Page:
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2020: The key numbers that defined Kenya’s toughest year

By Peter Theuri | December 31st 2020

The roundabout along Eastern Bypass next to Windsor Hotel have been converted into an informal market (Maxwell Agwanda)

It was described as a year of survival, and the numbers said as much about 2020.

A health crisis that morphed into an economic crisis saw millions lose jobs.

The economy experienced one of the sharpest contractions in the second quarter, as schools, pubs, hotels and airports remained closed.  

The government, which has not been getting sufficient tax revenues, plunged into the debt market to help stimulate the economy.

Besides giving taxpayers reliefs, the government also set aside some money as part of a stimulus package.  

Sh8.4 trillion: This is the stock of Kenya’s total public debt, if you include the committed undisbursed debt of Sh1.35 trillion. Due to poor tax collection amid the adverse effects of Covid-19, the National Treasury resorted to borrowing to help stimulate the economy. Assuming a projected GDP of Sh11 trillion, the additional loans pushed the debt-to-GDP ratio to 76 per cent, which is close to, or over the 70 per cent threshold for low middle-income countries such as Kenya when adjusted for prevailing mitigating terms such as interest.

Sh57 billion: This is the amount of money the government expects to spend in the current financial year to simulate the economy that has been battered by Covid-19. Kenya’s public debt has touched a high of Sh8.4 trillion and is quickly racing towards the Sh9 trillion ceiling, as the government chalks up more borrowing in its fight against Covid-19. 

Sh1,000: In March, after the first Covid-19 case was announced in the country, the Central Bank of Kenya (CBK), in partnership with payment service providers, waived fees on transactions for sums below Sh1,000. The move was aimed at preventing the spread of coronavirus through physical contact with money. Small traders were expected to benefit from this initiative, with the transfer of money between banks and M-Pesa accounts also made free. Mobile money transfers consequently increased after a slight decline in April, when Sh307 billion was transferred, to peak at Sh529 billion in October. 

Sh111.6: The Kenyan shilling hit a historic low of Sh111.60 against the US dollar on December 17. With a weak shilling, the country was at risk of imported inflation as prices of imported goods shot up.

The country’s external debt stock also got inflated as the local currency weakened. On March 13, the day Kenya recorded its first case of Covid-19, the local currency was trading at Sh102.40 against the dollar. Since then, it has been on a downtrend as the clamour for dollars increased. The shilling had not depreciated past Sh104 in the previous five years, recording a strong Sh99 against the greenback in March last year. The weakening of the shilling, occasioned by deterioration in the country’s external position, resulted in more dollars leaving the country than they came in. Kenya is a net importer, which makes it vulnerable in case of a weaker local currency. But in what looks like a possible turnaround, the shilling, on December 23, appreciated, trading at Sh108.8 against the dollar.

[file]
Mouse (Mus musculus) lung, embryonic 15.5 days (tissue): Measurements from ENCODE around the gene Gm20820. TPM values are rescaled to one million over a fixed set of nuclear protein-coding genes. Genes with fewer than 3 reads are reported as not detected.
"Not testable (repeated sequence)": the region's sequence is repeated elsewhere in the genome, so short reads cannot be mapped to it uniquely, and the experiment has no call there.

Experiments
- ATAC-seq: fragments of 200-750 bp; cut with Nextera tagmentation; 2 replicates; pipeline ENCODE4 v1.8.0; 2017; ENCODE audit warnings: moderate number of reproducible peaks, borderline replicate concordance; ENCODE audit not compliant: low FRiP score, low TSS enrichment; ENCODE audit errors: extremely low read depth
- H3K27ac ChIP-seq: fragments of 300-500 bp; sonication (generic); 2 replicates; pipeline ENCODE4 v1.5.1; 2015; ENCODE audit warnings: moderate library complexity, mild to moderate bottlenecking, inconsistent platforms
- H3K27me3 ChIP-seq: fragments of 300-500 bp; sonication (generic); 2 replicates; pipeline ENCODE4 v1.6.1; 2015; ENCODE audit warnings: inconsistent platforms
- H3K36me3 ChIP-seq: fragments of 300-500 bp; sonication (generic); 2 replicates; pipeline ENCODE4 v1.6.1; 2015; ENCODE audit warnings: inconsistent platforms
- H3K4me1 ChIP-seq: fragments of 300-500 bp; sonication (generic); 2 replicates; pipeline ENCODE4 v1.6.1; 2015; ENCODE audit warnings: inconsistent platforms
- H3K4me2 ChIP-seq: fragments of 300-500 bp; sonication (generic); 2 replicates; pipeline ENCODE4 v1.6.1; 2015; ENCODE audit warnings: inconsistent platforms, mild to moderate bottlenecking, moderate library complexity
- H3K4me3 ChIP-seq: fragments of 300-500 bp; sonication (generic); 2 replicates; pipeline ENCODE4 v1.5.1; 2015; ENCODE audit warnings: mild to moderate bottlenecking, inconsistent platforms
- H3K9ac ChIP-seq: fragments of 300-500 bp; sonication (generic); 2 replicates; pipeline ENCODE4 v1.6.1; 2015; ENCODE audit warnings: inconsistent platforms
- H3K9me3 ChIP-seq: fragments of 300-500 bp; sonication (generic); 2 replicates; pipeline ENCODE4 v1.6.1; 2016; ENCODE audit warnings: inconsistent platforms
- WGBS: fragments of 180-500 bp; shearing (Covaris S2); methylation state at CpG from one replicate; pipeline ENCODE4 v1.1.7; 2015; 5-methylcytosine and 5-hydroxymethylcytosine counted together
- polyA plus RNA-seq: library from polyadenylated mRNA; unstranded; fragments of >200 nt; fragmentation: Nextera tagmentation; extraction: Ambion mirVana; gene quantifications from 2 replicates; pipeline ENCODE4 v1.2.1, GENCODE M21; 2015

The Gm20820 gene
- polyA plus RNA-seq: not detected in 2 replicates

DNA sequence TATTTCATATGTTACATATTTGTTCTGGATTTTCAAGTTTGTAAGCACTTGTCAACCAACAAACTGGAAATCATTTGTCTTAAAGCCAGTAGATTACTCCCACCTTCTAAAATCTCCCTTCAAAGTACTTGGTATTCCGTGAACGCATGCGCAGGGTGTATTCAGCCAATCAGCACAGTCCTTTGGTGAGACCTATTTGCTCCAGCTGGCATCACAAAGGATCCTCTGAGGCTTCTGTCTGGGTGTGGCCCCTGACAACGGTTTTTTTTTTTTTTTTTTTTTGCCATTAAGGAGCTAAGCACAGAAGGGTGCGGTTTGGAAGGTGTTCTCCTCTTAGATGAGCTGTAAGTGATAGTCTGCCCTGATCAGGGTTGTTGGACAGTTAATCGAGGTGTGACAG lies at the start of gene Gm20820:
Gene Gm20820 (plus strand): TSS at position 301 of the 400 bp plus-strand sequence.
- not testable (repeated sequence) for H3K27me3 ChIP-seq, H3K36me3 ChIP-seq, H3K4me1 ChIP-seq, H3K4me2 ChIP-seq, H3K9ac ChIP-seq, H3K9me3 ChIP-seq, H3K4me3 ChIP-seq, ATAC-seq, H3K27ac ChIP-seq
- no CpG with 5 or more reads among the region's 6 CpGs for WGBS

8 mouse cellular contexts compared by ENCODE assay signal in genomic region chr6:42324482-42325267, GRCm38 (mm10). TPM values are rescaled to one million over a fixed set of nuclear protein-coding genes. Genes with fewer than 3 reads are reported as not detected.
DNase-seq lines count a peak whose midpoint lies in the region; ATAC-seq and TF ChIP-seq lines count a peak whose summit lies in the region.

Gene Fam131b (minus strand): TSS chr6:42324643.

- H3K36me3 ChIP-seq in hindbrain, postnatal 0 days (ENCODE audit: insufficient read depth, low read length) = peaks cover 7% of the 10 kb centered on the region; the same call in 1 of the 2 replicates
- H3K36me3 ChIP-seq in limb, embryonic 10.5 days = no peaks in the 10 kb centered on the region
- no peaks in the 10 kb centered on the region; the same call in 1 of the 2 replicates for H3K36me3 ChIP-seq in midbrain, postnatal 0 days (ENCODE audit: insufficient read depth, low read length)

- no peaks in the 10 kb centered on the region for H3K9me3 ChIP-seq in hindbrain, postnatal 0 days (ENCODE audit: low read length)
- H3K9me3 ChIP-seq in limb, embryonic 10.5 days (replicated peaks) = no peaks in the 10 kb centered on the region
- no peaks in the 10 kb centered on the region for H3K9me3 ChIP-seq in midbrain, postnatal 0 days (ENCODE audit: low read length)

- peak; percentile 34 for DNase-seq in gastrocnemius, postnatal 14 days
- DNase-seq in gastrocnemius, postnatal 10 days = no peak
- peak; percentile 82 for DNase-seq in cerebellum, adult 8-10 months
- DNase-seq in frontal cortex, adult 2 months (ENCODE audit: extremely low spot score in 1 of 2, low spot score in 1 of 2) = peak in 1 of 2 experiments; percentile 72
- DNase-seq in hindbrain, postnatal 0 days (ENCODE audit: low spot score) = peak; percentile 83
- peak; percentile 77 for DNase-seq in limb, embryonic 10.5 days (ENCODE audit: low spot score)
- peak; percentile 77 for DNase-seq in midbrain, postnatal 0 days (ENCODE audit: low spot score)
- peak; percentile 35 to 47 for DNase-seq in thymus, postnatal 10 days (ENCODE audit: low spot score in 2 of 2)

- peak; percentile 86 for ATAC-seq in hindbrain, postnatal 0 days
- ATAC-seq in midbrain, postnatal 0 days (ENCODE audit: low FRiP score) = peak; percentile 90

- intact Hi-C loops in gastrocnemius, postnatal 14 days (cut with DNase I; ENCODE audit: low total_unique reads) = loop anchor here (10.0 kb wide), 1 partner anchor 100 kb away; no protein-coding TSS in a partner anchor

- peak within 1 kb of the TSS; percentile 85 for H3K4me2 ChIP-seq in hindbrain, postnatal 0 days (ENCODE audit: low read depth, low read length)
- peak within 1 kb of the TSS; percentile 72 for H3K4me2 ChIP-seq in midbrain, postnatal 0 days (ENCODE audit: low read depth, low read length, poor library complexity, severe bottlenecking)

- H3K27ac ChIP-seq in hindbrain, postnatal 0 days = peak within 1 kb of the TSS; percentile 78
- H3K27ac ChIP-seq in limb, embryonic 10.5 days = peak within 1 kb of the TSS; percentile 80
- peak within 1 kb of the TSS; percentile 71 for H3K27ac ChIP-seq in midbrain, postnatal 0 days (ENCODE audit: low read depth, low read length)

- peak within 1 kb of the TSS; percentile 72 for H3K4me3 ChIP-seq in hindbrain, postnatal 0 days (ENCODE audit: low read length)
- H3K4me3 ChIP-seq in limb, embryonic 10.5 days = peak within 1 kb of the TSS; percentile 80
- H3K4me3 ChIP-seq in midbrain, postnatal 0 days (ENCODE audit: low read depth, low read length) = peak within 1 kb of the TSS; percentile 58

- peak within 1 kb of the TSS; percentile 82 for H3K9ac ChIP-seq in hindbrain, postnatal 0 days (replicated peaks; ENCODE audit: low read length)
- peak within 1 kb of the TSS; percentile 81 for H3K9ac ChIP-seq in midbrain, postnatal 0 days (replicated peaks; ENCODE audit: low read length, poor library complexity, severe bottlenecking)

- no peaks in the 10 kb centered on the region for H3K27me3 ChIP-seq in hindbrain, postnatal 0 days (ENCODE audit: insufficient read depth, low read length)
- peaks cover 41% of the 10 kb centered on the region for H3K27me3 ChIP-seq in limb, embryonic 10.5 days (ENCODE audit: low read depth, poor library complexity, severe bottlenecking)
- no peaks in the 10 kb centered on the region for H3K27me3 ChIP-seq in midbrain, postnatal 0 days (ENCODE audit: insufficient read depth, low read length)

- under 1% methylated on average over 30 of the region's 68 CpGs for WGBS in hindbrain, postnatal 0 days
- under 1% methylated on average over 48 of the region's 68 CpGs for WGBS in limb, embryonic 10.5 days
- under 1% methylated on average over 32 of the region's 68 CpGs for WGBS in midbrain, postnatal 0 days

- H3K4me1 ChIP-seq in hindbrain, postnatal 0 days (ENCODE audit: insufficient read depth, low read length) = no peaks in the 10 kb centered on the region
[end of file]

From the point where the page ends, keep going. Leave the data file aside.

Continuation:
March 13: The day the country recorded its first case of coronavirus. The infection hit a high of 688 positive cases four months later in July. The country’s positive corona cases stood at 94,768 as of yesterday, with 76,222 recoveries and 1,647 deaths. 

12: The number of tourists who came to the country in April this year. The sector has been the hardest hit, with millions of jobs lost and hotels closed as governments worldwide instituted total lockdowns. Locally, the sector lost Sh80 billion. 

-5.7 per cent: The rate at which Kenya’s economy contracted in the second quarter of the year due to the adverse effects of Covid-19 pandemic. In the same period last year, GDP expanded by 5.3 per cent. The Kenya National Bureau of Statistics noted that the poor performance in the quarter was characterised by substantial contractions in hospitality, education, taxes on products and transportation and storage, which consequently occasioned the significant downturn. 

Sh1.38 trillion: This is the value of loans that were restructured by banks between April and October, when CBK brokered a deal with lenders to allow borrowers negatively affected by the pandemic to reschedule their loans. This represented 46.5 per cent of the total banking sector loan book of Sh2.97 trillion by the end of October. Of this, personal and household loans amounting to Sh303.1 billion (36.1 per cent of the gross loans to the sector) had their repayment period extended. For other sectors, a total Sh1,076.9 billion had been restructured mainly to trade (18.7 per cent), manufacturing (22.7 per cent), real estate (14.5 per cent) and agriculture (12.8 per cent). These measures have continued to provide the intended relief to borrowers.

Sh10.9 billion: The value of liquor stocks that beer maker East African Breweries Limited remained with by the end of June 30. The company’s net profits dropped by 39 per cent to Sh7.6 billion, a six-year low, as pubs, nightclubs and other entertainment joints remained closed during this period.

The government also lost a lot of excise taxes, as consumption of alcohol declined.

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